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The story behind the three women of NASA’s hidden history is heartwarming

Isabel Torres-Padin, Staff Reporter

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With a big cast including Taraji P. Henson, the beloved Octavia Spencer, Kevin Costner and even Jim Parsons, and an even bigger story, “Hidden Figures” promised to be an uplifting movie experience that would give people some perspective on three of the mathematicians who helped orchestrate John Glenn’s orbit around the moon in the 1960s. These mathematicians were women in a time where women were not often seen in these roles. They were black in a time where segregation was deeply entrenched and they pressed on despite challenges to ultimately become critical to the Space Race and the National Aeronautics and Space Administration (NASA).

The film opens with background on one of the women, Katherine Goble, and recounts her childhood as a mathematical genius who flew through school, graduating college at age 18—a sequence filmed in smooth black and white. As the film switches to its present time, the palette changes to vibrant colors, and we are immediately introduced to the three women we will follow throughout the film—a now adult Goble, Mary Jackson and Dorothy Vaughan (played by Henson, Monae and Spencer respectively) as they carpool together to their place of employment: NASA.

The movie is made especially memorable for the way the filmmakers are able to skillfully interweave the racial tension typical in the south at the time into the film. In the second scene, the three black women must walk on eggshells around a white police officer when their car breaks down on the side of the road. The main characters work in a building far removed from where their white counterparts work at NASA, and their work conditions are clearly inferior to those of the white women, let alone the white male employees, although this is never explicitly stated on screen. The film successfully and subtly shows the discrepancies in how these women work through staging rather than explicit lines, a testament to the skill of  director and co-screenwriter Theodore Melfi. Furthermore, while the film does highlight its three principal leads, it also shows the influence and work of the other computers they worked with and the contributions they made to the space program. “Computer”is the title they referred to by at the time.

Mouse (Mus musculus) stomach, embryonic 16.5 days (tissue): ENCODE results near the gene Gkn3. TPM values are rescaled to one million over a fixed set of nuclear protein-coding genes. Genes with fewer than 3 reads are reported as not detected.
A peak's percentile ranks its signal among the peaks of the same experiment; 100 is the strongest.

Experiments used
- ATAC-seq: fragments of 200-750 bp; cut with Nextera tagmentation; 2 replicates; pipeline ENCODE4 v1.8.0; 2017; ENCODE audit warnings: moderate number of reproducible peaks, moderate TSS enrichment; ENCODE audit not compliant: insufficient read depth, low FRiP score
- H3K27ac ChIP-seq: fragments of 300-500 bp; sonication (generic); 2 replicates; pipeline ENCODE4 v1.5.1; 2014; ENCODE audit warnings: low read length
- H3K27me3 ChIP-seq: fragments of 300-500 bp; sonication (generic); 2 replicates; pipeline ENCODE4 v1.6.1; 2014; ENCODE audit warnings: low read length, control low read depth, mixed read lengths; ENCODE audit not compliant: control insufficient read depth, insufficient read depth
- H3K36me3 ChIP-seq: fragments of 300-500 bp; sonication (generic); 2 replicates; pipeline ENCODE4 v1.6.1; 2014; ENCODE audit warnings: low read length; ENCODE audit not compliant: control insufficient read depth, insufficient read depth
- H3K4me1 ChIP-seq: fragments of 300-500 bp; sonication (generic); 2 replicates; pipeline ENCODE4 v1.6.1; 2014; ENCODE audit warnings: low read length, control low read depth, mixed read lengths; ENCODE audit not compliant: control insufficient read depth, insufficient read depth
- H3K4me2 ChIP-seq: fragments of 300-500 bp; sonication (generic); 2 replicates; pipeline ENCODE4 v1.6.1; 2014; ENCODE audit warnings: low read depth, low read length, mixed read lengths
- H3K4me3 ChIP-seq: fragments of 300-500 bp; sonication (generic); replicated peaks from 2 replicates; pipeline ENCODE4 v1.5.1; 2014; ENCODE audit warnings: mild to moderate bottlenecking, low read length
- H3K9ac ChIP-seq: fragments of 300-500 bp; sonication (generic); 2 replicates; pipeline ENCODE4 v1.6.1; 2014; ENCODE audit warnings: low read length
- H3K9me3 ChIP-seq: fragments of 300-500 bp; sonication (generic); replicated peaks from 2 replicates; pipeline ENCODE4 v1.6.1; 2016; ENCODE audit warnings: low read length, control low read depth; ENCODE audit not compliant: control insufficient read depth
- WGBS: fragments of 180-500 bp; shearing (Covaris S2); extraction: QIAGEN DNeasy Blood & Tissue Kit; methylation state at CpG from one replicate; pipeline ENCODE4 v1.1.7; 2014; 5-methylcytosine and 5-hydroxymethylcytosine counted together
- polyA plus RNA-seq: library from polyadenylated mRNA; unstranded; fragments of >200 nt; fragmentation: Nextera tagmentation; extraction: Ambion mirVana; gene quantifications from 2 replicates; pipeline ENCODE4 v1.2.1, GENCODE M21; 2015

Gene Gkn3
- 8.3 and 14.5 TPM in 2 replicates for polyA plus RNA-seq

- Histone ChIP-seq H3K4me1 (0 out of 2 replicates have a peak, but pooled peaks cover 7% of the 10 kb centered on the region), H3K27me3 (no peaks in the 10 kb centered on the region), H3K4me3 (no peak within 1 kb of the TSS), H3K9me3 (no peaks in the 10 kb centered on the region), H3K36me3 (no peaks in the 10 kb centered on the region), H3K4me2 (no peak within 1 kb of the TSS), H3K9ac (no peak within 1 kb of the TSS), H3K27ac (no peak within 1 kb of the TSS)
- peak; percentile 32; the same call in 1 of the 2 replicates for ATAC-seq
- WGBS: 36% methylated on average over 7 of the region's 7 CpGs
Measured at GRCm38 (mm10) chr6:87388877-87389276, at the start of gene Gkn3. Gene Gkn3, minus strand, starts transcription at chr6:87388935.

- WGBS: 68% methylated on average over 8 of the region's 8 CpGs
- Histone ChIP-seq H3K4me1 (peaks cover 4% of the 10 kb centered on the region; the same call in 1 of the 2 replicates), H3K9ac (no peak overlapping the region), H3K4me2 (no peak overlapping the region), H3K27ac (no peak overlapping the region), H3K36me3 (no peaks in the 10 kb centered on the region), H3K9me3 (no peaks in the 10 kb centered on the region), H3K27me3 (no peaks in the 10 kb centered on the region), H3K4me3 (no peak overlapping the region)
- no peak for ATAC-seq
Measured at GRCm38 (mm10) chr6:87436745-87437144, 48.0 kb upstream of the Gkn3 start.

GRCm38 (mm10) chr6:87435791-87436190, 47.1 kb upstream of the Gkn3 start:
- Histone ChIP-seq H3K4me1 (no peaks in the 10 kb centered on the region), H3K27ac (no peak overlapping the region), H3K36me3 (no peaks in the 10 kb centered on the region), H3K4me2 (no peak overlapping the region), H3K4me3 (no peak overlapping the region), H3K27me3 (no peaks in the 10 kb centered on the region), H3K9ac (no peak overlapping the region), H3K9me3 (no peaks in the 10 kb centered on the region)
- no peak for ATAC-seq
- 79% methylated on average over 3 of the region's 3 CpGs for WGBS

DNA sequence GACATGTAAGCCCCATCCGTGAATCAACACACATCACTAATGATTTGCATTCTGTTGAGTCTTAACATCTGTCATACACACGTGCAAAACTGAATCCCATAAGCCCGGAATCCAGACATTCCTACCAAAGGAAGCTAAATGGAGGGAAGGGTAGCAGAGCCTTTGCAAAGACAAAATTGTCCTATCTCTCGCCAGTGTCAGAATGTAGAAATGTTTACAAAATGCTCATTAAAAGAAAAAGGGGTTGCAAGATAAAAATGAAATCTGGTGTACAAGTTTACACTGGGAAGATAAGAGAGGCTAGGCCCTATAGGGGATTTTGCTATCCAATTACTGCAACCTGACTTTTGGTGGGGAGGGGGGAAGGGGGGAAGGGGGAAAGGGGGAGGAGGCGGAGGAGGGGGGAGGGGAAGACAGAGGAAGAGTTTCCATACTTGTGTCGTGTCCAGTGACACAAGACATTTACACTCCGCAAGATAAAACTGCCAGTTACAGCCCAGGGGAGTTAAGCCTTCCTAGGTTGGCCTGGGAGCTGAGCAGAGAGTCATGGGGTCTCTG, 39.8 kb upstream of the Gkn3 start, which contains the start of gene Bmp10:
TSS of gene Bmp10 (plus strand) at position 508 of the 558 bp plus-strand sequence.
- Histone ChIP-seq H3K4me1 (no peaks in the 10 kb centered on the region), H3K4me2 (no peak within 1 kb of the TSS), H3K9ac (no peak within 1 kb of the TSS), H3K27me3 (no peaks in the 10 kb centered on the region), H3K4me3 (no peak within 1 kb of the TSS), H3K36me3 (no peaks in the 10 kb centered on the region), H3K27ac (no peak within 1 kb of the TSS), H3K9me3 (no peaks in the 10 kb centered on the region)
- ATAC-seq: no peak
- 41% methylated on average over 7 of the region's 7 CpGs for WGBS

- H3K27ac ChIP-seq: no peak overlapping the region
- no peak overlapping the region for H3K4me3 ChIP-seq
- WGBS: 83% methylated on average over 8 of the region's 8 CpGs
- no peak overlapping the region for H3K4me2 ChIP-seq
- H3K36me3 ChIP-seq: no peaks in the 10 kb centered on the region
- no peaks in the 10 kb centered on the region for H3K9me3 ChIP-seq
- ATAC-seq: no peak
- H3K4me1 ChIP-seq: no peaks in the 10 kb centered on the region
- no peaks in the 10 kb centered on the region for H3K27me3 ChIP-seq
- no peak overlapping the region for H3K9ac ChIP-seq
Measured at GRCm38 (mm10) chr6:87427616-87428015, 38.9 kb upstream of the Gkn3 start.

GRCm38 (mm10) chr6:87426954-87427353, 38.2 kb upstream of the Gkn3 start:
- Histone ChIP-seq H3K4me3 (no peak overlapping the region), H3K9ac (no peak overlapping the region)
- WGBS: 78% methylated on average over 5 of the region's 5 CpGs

Once Goble is moved to begin work as a computer with the Space Task Group, she is thrust out of her comfort zone and into a room full of white, male engineers where she clearly does not fit in. Determined to help her country and encouraged by her friends Johnson and Vaughan and the steadfast support of her boss, Al Harrison (Costner), Goble begins to claim and defend her position within the team. Meanwhile, Johnson and Vaughan carve their own equally important places in history.

While somewhat formulaic and safe in its storytelling, “Hidden Figures” is a heartwarming and inspiring tale to not only minorities in their fields but to all people looking to carve a path that may seem unlikely. Armed with strong directing from Melfi, solid performances from the three leads and a vibrant aesthetic, and additionally assisted by a soulful soundtrack from Pharrell Williams and Hans Zimmer, the film has immediately become a classic that should be shown to young women everywhere. By the end I guarantee you will be rooting for the three incredible women that tackled race, gender and the Russians in one fell swoop. I highly recommend this movie for anyone at any age looking for classic entertainment that is sure to leave them inspired and happy.

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Case Western Reserve University's independent student news source
The story behind the three women of NASA’s hidden history is heartwarming